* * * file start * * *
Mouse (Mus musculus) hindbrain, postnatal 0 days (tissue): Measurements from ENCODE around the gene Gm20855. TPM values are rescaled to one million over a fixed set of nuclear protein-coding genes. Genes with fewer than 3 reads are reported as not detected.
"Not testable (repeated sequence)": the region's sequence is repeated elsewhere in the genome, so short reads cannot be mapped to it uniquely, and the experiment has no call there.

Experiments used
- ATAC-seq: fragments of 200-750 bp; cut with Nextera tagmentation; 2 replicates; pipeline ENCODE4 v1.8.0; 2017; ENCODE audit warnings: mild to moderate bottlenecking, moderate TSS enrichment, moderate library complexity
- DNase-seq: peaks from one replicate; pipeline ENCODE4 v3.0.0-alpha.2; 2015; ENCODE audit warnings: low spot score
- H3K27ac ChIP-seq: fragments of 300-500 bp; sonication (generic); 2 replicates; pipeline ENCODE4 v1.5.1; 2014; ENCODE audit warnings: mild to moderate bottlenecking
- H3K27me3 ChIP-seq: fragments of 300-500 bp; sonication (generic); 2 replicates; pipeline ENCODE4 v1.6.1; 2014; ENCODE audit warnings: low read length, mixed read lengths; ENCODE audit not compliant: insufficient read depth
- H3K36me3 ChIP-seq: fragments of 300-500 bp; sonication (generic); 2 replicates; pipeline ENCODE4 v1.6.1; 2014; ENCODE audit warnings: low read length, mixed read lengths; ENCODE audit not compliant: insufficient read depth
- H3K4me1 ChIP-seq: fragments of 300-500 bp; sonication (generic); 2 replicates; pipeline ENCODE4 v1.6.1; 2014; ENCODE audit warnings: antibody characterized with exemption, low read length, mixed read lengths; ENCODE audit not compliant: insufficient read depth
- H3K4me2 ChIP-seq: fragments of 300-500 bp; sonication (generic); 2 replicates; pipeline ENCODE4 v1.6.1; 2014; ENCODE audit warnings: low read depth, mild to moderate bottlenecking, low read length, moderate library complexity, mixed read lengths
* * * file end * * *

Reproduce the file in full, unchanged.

Mouse (Mus musculus) hindbrain, postnatal 0 days (tissue): Measurements from ENCODE around the gene Gm20855. TPM values are rescaled to one million over a fixed set of nuclear protein-coding genes. Genes with fewer than 3 reads are reported as not detected.
"Not testable (repeated sequence)": the region's sequence is repeated elsewhere in the genome, so short reads cannot be mapped to it uniquely, and the experiment has no call there.

Experiments used
- ATAC-seq: fragments of 200-750 bp; cut with Nextera tagmentation; 2 replicates; pipeline ENCODE4 v1.8.0; 2017; ENCODE audit warnings: mild to moderate bottlenecking, moderate TSS enrichment, moderate library complexity
- DNase-seq: peaks from one replicate; pipeline ENCODE4 v3.0.0-alpha.2; 2015; ENCODE audit warnings: low spot score
- H3K27ac ChIP-seq: fragments of 300-500 bp; sonication (generic); 2 replicates; pipeline ENCODE4 v1.5.1; 2014; ENCODE audit warnings: mild to moderate bottlenecking
- H3K27me3 ChIP-seq: fragments of 300-500 bp; sonication (generic); 2 replicates; pipeline ENCODE4 v1.6.1; 2014; ENCODE audit warnings: low read length, mixed read lengths; ENCODE audit not compliant: insufficient read depth
- H3K36me3 ChIP-seq: fragments of 300-500 bp; sonication (generic); 2 replicates; pipeline ENCODE4 v1.6.1; 2014; ENCODE audit warnings: low read length, mixed read lengths; ENCODE audit not compliant: insufficient read depth
- H3K4me1 ChIP-seq: fragments of 300-500 bp; sonication (generic); 2 replicates; pipeline ENCODE4 v1.6.1; 2014; ENCODE audit warnings: antibody characterized with exemption, low read length, mixed read lengths; ENCODE audit not compliant: insufficient read depth
- H3K4me2 ChIP-seq: fragments of 300-500 bp; sonication (generic); 2 replicates; pipeline ENCODE4 v1.6.1; 2014; ENCODE audit warnings: low read depth, mild to moderate bottlenecking, low read length, moderate library complexity, mixed read lengths